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In addition to the intervention trials, there are also three natural history studies for T1D that are ongoing in the US.  These include DAISY (Diabetes Autoimmunity in the Young Study) in Colorado, PANDA (Prospective Assessment in Newborn of Diabetes Autoimmunity) in Florida, and DEW-IT (the Diabetes Evaluation in Washington).  All are based on newborn genetic screening in the general population, and therefore, concerns have been raised about proper informed consent.  Similar concerns have been raised for the DIPP study in Finland, which is also screening the general population.
Parents of babies who carry high risk DQB1 alleles receive a letter informing then that their infant is at ‘high’ or ‘moderate’ risk of developing the disease.  The likelihood that these children will develop T1D before they are 35 years of age is actually only about 6%.  Moreover, approximately half of the children who actually will develop T1D come from the ‘low’ risk group, which is not eligible to participate.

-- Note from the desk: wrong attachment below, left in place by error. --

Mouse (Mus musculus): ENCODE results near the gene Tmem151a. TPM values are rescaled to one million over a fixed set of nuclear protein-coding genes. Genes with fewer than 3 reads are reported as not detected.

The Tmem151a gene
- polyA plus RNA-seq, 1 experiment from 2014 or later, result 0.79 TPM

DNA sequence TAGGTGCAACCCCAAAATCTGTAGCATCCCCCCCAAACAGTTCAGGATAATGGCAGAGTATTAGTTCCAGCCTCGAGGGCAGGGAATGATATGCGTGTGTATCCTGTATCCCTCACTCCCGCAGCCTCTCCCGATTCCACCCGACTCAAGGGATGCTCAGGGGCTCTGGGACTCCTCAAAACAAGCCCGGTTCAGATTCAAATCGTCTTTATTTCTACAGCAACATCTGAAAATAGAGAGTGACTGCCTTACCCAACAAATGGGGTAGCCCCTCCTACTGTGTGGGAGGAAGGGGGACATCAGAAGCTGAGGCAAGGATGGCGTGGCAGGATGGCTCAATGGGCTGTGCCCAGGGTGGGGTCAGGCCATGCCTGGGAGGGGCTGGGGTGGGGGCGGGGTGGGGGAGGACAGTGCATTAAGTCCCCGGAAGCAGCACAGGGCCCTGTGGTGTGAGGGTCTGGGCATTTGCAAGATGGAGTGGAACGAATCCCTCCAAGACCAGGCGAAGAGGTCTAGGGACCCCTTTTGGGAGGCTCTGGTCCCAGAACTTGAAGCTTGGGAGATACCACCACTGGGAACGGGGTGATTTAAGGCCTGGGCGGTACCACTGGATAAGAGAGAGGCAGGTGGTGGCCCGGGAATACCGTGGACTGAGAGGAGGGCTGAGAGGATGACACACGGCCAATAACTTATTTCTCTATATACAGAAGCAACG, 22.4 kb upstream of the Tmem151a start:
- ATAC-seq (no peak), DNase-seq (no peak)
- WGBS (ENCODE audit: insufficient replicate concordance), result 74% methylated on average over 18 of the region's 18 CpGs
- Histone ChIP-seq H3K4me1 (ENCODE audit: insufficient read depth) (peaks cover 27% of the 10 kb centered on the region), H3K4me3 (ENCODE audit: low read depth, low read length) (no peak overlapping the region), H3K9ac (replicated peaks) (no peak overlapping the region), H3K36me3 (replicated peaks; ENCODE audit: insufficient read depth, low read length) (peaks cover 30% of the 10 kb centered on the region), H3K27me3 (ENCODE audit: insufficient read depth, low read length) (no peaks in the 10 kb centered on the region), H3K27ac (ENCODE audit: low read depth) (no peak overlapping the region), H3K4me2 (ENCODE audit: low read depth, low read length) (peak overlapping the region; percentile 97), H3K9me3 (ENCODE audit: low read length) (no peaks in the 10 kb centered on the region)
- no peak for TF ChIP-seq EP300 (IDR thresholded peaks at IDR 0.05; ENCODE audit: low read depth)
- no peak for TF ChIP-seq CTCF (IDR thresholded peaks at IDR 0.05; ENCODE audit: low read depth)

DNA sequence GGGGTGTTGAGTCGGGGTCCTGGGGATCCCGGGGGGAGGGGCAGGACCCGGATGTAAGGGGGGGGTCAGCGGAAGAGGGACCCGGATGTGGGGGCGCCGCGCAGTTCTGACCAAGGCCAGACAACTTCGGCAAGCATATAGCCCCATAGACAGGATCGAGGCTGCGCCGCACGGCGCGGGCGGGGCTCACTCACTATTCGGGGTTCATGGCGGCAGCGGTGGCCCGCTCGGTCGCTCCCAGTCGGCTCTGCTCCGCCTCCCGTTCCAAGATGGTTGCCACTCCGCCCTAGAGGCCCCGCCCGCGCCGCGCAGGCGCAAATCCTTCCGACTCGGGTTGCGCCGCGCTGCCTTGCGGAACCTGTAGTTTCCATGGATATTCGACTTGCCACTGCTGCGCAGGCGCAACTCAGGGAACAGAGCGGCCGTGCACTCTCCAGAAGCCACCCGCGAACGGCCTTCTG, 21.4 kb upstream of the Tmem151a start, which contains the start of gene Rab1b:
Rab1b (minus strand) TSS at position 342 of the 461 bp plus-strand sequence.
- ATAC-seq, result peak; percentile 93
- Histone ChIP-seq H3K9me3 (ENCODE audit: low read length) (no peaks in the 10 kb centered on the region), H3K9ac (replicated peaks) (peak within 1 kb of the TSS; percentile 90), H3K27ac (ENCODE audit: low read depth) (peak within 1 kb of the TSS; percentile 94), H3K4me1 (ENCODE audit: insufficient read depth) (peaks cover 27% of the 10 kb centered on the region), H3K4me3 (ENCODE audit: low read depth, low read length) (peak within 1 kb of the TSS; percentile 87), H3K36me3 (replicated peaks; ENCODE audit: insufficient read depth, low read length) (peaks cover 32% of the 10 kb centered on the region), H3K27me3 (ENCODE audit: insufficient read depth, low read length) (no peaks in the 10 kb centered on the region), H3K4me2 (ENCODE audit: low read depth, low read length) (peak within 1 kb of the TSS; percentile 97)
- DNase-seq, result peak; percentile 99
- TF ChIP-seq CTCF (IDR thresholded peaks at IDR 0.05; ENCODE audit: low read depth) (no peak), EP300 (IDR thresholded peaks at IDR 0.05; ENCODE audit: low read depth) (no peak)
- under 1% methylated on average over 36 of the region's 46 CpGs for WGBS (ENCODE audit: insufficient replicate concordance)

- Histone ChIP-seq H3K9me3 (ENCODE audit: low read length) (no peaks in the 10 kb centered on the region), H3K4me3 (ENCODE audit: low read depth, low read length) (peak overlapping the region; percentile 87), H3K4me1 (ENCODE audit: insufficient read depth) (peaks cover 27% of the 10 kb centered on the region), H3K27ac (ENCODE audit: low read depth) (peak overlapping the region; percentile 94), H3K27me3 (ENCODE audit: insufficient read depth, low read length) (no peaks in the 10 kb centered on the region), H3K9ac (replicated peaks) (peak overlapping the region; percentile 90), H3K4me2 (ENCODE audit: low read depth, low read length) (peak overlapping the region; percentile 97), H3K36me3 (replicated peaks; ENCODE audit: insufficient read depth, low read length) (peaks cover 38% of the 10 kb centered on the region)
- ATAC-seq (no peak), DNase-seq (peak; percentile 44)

The final report of the Task Force on Genetic Testing recently noted that “‘a knowledge base on genetics and genetic testing should be developed for the general public. Without a sound knowledge base, informed decision are impossible and claims of autonomy and informed consent are suspect”.  Because genetic testing for T1D is currently being conducted, it is essential that we begin to address these issues now. We developed this Module with the hope that it will begin to fulfill the need for health professionals who work with families with diabetes.  Module 3 will cover informed consent, psychosocial and ethical issues that are related to diabetes and the actual process of genetic testing.